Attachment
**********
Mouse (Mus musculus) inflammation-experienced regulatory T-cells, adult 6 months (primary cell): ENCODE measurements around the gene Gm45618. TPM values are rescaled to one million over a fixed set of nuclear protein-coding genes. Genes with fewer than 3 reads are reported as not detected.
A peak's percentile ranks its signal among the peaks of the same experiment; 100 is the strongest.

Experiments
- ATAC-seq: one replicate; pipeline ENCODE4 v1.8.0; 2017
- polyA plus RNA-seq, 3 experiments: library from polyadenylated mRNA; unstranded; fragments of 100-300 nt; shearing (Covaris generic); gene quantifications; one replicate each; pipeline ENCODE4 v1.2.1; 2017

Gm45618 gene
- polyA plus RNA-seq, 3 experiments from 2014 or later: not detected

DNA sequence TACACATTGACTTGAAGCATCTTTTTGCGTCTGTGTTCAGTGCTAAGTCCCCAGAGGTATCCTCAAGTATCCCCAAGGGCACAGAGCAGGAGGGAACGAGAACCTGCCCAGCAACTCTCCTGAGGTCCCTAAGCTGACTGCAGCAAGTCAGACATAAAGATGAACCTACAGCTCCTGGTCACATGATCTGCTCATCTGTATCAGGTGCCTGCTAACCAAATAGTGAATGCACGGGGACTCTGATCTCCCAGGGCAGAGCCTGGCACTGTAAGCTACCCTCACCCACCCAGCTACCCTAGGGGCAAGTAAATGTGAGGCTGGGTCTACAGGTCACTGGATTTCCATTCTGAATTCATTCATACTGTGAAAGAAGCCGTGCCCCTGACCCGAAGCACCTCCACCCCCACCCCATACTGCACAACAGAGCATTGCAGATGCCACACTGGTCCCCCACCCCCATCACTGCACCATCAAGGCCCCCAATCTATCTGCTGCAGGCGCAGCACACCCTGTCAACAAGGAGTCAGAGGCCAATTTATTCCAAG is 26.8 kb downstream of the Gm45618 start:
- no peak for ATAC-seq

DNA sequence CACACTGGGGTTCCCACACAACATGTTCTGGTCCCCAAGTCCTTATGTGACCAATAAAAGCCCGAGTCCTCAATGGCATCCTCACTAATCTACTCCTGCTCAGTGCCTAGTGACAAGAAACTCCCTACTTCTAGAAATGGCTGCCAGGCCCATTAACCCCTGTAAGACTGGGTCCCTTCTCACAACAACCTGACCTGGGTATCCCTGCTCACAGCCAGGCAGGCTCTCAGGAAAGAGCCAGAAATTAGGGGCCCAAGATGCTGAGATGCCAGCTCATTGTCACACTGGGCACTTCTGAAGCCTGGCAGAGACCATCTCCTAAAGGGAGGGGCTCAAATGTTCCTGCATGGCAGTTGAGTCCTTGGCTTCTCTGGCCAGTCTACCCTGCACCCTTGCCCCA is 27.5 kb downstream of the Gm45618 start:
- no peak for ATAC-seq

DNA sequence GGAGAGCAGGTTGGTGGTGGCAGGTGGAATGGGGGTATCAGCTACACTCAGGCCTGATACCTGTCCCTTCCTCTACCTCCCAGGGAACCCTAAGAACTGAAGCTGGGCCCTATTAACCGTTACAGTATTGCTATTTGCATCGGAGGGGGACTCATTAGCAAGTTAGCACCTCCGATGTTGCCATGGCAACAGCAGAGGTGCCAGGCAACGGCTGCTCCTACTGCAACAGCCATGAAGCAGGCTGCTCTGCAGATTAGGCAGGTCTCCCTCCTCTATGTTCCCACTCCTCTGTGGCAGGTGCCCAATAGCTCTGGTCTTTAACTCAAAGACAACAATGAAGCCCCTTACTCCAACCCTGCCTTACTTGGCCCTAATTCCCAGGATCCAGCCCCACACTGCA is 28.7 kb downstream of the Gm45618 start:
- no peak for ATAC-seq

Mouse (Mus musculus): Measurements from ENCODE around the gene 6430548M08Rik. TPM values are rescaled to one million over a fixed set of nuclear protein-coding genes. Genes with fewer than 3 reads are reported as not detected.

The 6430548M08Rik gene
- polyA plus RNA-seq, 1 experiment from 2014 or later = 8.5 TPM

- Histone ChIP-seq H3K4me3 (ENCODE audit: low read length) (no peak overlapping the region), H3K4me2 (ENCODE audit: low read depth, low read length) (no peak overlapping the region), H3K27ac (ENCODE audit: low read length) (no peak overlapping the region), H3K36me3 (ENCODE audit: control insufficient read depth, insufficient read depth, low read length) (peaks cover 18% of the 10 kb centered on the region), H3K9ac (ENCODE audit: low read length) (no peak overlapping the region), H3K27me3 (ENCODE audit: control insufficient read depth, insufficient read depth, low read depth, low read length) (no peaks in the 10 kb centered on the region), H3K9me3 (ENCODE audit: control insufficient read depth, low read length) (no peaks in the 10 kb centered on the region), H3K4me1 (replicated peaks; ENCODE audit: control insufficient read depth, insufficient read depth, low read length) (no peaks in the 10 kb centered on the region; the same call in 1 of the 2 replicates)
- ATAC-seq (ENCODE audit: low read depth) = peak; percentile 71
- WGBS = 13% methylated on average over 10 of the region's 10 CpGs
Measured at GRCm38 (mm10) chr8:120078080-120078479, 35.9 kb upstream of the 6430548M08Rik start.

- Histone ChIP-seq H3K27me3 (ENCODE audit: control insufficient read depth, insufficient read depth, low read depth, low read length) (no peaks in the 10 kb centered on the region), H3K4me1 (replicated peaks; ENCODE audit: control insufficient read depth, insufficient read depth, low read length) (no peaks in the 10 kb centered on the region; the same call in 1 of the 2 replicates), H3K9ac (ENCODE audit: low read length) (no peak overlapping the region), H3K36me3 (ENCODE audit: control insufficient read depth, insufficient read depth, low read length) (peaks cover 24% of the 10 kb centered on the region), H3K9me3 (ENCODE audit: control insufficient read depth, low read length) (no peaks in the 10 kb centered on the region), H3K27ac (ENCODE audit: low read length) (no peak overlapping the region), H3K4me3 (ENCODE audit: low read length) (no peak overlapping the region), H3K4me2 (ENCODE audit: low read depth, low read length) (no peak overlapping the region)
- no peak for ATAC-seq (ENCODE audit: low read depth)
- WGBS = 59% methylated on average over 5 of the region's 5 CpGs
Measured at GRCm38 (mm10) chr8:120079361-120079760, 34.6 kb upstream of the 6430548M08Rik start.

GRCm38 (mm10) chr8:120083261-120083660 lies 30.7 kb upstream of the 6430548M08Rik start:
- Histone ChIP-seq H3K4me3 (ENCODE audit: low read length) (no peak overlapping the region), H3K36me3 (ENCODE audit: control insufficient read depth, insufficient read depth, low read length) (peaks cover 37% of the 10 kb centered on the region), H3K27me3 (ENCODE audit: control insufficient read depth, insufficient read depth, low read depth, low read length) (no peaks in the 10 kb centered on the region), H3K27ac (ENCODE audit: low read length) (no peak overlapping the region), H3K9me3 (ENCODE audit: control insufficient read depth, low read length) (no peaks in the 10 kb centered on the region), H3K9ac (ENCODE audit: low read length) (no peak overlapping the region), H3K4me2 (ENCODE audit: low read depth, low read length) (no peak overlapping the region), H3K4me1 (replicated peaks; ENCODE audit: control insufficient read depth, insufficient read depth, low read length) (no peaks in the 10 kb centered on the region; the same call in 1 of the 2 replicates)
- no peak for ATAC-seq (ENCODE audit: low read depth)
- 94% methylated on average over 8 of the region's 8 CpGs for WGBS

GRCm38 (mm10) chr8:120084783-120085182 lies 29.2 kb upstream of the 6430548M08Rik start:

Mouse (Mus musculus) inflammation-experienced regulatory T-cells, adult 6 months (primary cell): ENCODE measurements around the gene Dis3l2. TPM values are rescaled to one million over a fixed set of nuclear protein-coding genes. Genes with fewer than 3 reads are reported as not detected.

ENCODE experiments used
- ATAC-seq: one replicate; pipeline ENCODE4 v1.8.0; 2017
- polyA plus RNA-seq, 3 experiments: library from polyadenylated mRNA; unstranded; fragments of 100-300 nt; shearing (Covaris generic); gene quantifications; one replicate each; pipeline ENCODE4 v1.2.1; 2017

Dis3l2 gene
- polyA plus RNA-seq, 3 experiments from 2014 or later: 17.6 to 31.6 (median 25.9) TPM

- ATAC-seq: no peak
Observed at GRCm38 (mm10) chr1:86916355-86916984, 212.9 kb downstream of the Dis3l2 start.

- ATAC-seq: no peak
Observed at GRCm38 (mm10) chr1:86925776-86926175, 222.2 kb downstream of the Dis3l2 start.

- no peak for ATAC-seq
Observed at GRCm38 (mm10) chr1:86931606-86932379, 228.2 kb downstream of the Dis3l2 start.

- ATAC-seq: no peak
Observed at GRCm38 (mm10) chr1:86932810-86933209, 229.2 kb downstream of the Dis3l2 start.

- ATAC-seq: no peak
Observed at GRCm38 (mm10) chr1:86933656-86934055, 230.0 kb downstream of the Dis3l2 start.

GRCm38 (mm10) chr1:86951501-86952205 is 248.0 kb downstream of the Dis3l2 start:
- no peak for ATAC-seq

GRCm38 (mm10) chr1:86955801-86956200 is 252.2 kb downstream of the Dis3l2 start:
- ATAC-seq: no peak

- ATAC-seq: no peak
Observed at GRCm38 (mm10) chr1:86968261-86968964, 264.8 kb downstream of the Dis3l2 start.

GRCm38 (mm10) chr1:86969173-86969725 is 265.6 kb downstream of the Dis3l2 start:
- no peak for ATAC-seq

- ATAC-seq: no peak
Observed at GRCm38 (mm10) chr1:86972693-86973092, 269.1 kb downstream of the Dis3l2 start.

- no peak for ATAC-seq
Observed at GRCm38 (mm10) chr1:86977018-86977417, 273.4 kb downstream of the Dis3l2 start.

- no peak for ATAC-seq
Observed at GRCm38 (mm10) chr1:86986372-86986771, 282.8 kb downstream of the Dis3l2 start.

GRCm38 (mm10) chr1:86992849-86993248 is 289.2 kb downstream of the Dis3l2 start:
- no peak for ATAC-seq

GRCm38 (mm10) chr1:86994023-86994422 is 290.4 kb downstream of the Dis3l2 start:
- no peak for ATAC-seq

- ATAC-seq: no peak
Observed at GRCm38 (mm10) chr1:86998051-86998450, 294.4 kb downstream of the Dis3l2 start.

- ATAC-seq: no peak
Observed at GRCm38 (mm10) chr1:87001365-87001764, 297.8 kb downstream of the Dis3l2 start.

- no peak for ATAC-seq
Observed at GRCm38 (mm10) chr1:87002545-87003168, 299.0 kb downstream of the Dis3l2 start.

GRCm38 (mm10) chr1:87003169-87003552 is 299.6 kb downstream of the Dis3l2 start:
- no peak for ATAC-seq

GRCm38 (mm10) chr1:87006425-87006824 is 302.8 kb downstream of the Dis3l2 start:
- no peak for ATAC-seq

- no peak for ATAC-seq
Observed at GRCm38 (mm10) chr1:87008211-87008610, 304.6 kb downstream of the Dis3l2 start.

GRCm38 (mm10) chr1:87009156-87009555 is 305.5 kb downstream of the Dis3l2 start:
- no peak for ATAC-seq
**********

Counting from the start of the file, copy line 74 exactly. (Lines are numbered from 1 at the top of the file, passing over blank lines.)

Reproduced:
- no peak for ATAC-seq